Premiering Friday, Oct. 15 at 9 p.m.
Told through the haunting letters written by the acclaimed Cuban writer José Lezama Lima to his sister living in exile, Letters to Eloísa tells the remarkable story of one of Latin America’s most revered writers. Weaving together the public and the private, the literary and the political, the film reveals how Lezama’s voice, at first amplified by the revolution’s cultural policies, was ultimately silenced by the absence of creative freedom in Cuba during its most tumultuous decades. A film by Adriana Bosch, Letters to Eloisa features Alfred Molina as the voice of Lezama and music by Arturo Sandoval.
Arguably the most influential Cuban writer of the 20th century, Lezama was part of the mid-century Latin American literary boom that included Julio Cortázar, Gabriel García Márquez, Octavio Paz and Mario Vargas Llosa. His semi-autobiographical opus, Paradiso, was considered a masterwork, but it also included graphic homoerotic scenes which sent shockwaves throughout the Spanish-speaking literary world. “Never had such an openly homosexual novel, so extraordinary in its use of images, so Cuban, and so Latino American been written,” Reinaldo Arenas, author of Before Nightfall, observes. Its publication would set Lezama on a collision course with the Cuban Revolutionary government.
José Lezama Lima was born in 1910 and grew up in an aristocratic family that eventually fell into genteel poverty. Passionate about literature, he became a celebrated poet and founded an influential literary journal, Orígenes. As its editor, he became the leader of a group of Cuban intellectuals determined to save their culture by reaffirming its identity against America’s modernizing influence and the corruption prevalent in the Cuban Republic of the 1940s and 50s.
When Castro assumed power in 1959 Lezama saw the revolution as “the triumph of Cuba’s finest aspirations,” as it promised to affirm the universality and strength of Cuban culture that Orígenes had promoted. Lezama contributed to the cultural flourishing of the revolution’s early years, but he soon fell out of step with Cuba’s growing revolutionary zeal, its macho, militaristic aesthetics, and its crackdown on dissent.
With the publication of Paradiso, Lezama clashed with the government’s virulent homophobia that included the separation of thousands from their careers. Homosexuals were even interned in concentration camps—the infamous UMAPs—where they were subjected to forced “rehabilitation” that included hard labor and even physical torture, as recent research has revealed.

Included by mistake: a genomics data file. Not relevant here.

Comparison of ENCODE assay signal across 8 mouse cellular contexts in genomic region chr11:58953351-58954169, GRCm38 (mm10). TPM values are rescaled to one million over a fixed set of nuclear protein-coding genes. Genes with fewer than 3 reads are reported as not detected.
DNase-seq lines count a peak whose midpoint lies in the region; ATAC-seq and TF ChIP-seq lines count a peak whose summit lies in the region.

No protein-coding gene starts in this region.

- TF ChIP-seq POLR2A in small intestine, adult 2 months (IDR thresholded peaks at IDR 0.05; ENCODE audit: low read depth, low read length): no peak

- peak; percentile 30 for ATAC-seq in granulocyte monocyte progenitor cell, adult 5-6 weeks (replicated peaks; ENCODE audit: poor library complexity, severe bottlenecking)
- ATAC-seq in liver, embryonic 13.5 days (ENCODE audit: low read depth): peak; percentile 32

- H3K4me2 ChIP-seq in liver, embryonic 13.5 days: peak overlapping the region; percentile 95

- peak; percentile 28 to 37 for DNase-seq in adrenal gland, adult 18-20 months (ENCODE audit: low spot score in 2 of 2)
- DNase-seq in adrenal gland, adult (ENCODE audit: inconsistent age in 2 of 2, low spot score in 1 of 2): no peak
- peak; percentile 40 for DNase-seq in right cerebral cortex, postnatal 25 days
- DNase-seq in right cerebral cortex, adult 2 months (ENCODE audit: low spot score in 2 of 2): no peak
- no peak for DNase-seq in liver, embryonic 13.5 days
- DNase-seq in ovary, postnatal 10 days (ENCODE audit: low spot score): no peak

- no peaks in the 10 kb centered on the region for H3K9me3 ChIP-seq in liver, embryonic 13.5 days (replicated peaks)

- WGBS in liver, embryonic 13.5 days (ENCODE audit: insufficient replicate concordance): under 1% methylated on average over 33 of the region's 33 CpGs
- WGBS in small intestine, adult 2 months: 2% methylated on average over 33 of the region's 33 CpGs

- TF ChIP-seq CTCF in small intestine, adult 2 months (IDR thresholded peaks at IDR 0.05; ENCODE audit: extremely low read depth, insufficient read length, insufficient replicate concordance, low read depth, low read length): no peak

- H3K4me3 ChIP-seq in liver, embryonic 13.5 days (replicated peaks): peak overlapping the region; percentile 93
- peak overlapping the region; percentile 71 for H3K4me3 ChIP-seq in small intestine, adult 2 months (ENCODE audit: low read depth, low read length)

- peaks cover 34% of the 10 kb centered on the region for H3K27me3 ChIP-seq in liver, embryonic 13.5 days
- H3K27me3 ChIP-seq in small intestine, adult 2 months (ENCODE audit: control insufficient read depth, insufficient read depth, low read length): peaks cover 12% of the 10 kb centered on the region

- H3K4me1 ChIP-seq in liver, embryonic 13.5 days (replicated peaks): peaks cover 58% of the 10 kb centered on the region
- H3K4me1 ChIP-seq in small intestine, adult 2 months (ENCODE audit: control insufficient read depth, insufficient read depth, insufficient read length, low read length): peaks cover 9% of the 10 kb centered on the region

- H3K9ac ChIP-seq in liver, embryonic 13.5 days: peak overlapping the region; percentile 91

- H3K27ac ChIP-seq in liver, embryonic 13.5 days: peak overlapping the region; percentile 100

A closeted homosexual, Lezama avoided the worst of the repression. But his book provoked a scandal unprecedented in Cuban literature and was temporarily removed from bookstores.
Influential friends outside of Cuba helped Lezama survive this first confrontation with the revolution’s leaders. The novel was soon published in Mexico and Spain and translated into Italian, French and English, catapulting Lezama to the heights of the literary world during the heady period known as the Latin American Boom. Finally, the book returned to bookshelves in Cuba, but the book would not be reissued in Cuba for 25 years, and Lezama was never again trusted by the government.
Then, on March 20, 1971, dissident poet Heberto Padilla was jailed on vague charges of “having plotted against the powers of the state.” After weeks of physical and psychological torture, Padilla publicly “confessed his crimes.” In what came to be known as “The Padilla Affair,” he named names of other intellectuals disaffected with the Revolution, among them Lezama, whom he accused of “being ungrateful to the revolution and making private jokes against it.”
Lezama’s world ended on that day. He was censored and ostracized, his books removed from libraries and bookstores. His name was never again mentioned in journals or in the Cuban classroom. And old friends, fearing political consequences, no longer visited. Despite numerous invitations to collect literary prizes and speak at conferences, Lezama was never allowed to leave the island and remained a virtual prisoner in his Havana home for the next six years. His pain and desolation filled the pages of letters to his sister Eloisa.
His death on August 9, 1976, was mourned on the front pages of newspapers across the world, but in his native Cuba, only a few lines would note his passing in the official national newspaper: “A Regrettable Loss to Cuban Letters.” Says filmmaker Bosch, “Lezama was elitist in a mass revolution, Catholic in a Marxist country, and homosexual in a homophobic regime. He was also a writer who deeply believed in freedom as a necessity to art, poetry and truth.”
“Letters to Eloisa tells the story of a remarkable artist who was tragically silenced in the midst of what was a brilliant career,” says Sandie Viquez Pedlow, Executive Producer of VOCES. “We hope this film will lead to a rediscovery of his work and remind us of the importance of creative and personal freedom and the plight of present-day artists who are working under oppressive regimes.”